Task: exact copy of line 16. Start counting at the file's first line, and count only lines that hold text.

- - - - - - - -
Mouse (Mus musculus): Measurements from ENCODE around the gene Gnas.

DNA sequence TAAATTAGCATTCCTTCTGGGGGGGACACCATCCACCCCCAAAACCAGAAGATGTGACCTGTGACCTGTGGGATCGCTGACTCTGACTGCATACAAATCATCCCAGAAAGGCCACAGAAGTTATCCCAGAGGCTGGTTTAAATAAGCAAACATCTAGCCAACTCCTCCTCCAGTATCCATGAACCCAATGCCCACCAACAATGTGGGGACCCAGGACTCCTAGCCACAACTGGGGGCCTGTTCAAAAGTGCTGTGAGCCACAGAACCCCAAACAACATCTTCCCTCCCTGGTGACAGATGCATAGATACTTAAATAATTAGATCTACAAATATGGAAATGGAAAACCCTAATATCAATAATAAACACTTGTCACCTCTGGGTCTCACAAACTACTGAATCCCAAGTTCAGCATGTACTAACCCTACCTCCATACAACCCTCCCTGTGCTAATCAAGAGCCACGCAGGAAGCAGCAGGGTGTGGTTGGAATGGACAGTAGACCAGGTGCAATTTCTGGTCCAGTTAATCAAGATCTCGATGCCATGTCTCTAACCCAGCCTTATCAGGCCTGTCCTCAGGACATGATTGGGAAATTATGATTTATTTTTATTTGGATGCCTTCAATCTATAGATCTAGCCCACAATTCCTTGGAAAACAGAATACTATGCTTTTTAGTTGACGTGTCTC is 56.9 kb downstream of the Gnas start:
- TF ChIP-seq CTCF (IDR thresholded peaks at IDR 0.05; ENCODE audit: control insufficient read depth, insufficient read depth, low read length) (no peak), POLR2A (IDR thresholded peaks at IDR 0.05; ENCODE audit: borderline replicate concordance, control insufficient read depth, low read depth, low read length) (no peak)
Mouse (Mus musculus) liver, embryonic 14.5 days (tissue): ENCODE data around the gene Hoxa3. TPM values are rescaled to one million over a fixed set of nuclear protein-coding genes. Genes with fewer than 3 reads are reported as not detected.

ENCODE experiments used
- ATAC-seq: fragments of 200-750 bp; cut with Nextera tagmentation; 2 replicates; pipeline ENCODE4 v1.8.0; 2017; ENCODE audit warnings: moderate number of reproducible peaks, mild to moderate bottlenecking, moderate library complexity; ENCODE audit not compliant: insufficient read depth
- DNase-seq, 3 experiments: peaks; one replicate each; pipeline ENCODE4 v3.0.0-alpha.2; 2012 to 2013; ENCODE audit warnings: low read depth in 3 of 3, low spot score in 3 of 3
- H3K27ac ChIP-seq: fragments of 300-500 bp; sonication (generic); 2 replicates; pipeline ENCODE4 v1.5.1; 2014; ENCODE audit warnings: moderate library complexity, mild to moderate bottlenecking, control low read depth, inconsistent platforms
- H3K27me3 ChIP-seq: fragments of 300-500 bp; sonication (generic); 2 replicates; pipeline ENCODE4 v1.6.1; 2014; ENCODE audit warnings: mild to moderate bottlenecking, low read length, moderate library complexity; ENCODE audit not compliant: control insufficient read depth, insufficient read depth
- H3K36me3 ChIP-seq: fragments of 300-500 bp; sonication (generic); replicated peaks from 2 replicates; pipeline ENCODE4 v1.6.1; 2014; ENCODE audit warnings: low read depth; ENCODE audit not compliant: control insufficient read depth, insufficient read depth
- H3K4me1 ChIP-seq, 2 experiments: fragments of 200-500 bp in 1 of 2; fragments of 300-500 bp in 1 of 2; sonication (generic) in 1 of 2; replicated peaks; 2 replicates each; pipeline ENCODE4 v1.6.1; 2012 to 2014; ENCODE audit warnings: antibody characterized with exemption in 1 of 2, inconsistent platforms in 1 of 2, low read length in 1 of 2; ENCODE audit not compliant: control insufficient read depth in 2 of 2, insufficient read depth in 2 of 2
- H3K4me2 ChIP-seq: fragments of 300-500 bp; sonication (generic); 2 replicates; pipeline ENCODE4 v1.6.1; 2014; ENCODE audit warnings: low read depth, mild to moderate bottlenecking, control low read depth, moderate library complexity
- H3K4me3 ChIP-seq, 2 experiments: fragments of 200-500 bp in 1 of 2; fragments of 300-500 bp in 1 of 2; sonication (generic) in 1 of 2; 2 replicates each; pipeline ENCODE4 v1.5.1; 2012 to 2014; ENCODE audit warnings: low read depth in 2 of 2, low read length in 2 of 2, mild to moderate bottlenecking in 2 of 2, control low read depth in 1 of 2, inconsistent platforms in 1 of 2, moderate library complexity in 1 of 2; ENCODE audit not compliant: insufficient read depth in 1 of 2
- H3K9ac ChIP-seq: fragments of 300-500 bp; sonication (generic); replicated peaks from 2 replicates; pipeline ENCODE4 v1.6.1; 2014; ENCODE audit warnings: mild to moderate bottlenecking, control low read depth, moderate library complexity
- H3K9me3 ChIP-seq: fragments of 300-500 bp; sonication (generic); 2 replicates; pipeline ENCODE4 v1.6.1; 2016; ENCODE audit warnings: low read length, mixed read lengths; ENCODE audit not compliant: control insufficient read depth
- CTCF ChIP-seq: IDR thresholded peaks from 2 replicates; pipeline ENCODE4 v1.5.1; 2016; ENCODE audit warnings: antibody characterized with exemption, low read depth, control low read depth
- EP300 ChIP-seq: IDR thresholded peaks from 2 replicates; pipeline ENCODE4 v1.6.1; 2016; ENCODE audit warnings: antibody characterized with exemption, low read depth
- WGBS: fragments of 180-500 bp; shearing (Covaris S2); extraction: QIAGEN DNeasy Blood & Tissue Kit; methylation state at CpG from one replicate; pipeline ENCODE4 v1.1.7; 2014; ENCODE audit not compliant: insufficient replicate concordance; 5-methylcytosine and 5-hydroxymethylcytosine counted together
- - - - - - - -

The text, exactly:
- CTCF ChIP-seq: IDR thresholded peaks from 2 replicates; pipeline ENCODE4 v1.5.1; 2016; ENCODE audit warnings: antibody characterized with exemption, low read depth, control low read depth